During the rounds of the tournament you lost against Zest, the Korean against whom you had never won (you were 5 to 0 for him in official competitions). When you found him again in the final did you get worried?

I must say that when I saw that Parting was beating him 2 to 0, I thought I had to play against him; then when Zest won instead I was still calm: in the round I lost to him but I had understood his style of play, I just had to change my perspective to the match. I knew I could win, I could feel it! In fact, after beating Maru I was confident about winning the whole tournament.

After losing the first match of the series (best of 7 matches) you won the next three, then you left the first match point on the road going 3 to 2, and you closed the match with a spectacular 4 to 2. What was the turning point?

The first map was Build Order Lost; I couldn’t help it, Zest implemented the opposite strategy to what I would have expected. So instead of using reckless tactics I told myself to play more solid, and the approach worked. He’s very aggressive, he likes to attack, so I adapted and played defensively, even though it’s not usually my style. I expected to win and I was calm; but when I realized I was going to raise that trophy, I got excited during the game. It showed in the camera too, it was a beautiful moment!

Your path in the tournament was difficult: you had to play every single map against Stats; the same situation occurred against Dark and with Maru you won after a 3 to 2. Weren’t you tired before facing the final? What allowed you to regain your lucidity?

Against Dark there was a desire for revenge, I wanted to beat him at all costs after Blizzcon, since then I did not play at my best. Finally, I would say, I took my revenge. Now that you make me think about it, before the final I was actually a bit tired; with Maru it was a long task, fortunately I left home to take a walk, so I recovered my strength before the final.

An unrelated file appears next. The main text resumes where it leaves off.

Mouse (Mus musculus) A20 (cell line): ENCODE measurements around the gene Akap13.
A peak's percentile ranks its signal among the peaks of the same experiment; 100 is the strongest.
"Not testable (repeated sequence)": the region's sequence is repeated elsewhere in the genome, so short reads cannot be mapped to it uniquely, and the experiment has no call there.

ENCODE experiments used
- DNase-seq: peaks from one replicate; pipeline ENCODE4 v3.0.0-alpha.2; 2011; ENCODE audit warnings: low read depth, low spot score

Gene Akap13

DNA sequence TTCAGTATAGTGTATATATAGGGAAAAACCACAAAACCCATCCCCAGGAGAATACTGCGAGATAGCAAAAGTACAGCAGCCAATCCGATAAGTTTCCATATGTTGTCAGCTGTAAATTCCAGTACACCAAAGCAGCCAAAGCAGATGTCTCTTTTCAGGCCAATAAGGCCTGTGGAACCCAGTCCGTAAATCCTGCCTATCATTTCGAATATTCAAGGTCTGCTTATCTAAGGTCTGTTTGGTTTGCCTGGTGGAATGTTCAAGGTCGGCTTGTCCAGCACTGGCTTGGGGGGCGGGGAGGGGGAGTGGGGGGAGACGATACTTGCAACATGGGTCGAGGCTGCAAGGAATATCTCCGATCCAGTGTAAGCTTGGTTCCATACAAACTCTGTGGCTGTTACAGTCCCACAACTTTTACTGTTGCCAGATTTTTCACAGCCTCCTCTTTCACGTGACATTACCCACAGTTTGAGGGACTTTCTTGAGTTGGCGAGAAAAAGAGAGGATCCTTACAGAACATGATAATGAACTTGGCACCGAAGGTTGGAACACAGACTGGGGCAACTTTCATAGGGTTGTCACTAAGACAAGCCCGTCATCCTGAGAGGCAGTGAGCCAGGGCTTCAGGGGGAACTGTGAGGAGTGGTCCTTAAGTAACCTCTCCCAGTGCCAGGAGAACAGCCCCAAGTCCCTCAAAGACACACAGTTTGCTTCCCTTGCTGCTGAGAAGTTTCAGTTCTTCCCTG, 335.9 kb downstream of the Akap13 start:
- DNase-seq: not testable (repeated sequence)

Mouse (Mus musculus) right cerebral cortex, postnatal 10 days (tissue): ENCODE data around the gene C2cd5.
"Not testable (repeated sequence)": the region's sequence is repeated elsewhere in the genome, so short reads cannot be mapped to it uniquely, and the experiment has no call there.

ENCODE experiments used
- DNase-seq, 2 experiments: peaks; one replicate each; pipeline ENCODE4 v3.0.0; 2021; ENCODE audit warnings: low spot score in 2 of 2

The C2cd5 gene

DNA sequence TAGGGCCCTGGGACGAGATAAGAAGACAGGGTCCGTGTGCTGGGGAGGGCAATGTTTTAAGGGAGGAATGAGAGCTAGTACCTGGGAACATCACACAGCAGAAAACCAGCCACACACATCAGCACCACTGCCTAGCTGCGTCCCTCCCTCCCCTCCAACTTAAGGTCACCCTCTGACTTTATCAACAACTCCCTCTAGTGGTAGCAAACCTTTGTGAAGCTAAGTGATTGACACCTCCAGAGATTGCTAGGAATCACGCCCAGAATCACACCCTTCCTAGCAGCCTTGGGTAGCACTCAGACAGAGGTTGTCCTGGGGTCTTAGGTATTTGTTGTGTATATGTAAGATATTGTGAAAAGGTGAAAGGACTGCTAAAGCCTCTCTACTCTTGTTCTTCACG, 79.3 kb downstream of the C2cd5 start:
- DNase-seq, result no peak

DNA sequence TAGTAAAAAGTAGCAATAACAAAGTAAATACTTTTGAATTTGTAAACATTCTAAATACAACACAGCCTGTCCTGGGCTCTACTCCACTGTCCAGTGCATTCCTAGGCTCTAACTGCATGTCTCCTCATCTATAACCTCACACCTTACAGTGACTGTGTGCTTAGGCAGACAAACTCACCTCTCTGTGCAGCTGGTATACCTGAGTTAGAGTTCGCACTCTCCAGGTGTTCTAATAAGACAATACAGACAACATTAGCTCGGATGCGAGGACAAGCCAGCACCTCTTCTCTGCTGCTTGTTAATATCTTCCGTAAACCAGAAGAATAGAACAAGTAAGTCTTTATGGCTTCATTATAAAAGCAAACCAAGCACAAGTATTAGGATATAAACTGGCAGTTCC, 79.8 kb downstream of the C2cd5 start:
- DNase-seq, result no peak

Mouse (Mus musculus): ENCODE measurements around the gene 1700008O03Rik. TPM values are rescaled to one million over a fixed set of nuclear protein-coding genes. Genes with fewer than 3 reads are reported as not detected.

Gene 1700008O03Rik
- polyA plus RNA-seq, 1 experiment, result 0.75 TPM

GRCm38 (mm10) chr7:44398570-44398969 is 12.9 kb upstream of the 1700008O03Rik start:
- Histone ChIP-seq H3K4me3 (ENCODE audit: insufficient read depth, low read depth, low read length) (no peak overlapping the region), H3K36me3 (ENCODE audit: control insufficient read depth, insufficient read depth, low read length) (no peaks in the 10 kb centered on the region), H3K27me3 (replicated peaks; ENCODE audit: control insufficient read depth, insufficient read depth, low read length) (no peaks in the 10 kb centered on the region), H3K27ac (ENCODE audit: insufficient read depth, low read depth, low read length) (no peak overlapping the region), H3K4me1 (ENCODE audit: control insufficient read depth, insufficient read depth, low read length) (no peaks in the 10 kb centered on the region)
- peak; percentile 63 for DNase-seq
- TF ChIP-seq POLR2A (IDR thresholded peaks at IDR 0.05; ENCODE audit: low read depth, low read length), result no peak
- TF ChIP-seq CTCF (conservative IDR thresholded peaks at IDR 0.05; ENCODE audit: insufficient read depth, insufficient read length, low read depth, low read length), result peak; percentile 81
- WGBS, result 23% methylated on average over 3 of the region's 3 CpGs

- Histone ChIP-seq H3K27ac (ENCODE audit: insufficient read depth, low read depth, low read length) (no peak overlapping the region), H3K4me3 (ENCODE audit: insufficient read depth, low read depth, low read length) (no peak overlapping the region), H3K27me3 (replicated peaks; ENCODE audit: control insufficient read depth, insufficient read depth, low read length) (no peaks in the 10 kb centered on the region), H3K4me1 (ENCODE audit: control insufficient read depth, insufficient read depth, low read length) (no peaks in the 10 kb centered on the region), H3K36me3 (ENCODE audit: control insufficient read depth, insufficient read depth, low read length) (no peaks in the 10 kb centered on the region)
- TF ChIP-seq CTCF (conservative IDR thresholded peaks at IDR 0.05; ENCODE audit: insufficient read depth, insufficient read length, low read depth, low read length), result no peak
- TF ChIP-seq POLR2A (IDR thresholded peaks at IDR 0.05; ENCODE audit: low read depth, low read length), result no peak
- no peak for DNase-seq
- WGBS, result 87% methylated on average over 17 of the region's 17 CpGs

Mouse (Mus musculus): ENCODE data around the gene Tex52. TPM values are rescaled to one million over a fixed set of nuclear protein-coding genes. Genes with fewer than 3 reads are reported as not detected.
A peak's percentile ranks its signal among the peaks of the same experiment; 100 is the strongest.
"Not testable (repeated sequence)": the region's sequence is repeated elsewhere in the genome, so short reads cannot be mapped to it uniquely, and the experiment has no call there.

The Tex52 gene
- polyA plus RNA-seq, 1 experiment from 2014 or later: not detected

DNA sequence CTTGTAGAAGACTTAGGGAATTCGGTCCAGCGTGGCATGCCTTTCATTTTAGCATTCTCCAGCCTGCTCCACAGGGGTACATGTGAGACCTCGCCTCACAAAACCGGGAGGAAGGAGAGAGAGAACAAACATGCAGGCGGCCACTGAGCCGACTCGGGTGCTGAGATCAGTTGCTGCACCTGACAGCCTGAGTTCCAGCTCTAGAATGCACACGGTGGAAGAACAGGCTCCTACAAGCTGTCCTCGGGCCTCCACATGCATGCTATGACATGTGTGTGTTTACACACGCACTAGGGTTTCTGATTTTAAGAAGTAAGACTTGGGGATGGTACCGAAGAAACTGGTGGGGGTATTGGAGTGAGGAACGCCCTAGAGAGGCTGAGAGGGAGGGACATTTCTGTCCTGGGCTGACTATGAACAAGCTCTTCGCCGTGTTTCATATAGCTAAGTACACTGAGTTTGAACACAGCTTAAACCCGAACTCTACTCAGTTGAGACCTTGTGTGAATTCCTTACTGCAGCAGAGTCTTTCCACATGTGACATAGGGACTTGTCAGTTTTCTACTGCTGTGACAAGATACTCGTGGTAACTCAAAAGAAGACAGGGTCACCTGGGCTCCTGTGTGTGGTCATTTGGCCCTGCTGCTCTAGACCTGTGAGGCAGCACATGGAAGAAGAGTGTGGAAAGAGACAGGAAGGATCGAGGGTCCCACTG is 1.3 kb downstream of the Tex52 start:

The Intel Exterme Masters in Katowice, due to anti-covid restrictions, was not played live: do you think this gave you an advantage? Was playing from home more comfortable for you?

I don’t feel pressure anywhere. Of course, the world is full of players who feel it on the big stages. So for me it was actually a disadvantage to play from home, I really missed the crowd. Winning with all the fans cheering is a lot of stuff, definitely a unique feeling!

I imagine that you and your parents are over the moon: besides the 65000$ prize there is the knowledge of having written a beautiful story. How important has family been in your career?

Without my parents’ support, I wouldn’t be here. They were watching me, cheering me on like crazy, cheering at every win: they were at home with me, me upstairs playing in my room, them downstairs watching me on TV. I could hear them screaming with joy after every game, 3 minutes late though, heheh.

Last question: what advice would you give to someone who wants to become the next Reynor?

Definitely it takes perseverance, the right mentality and the right priorities! For me, for example, school is the most important thing. Also, it’s always good to have goals, but you have to start with what’s right for you. Not being afraid to lose is fundamental; many people don’t compete because they are afraid of the strongest, but this is wrong because if you lose you improve. And then you need the mentality of a champion: even if you’re down 2-0 you have to keep going, never believe you’ve lost until it’s over.

And on this last point, Reynor really proved to be a champion.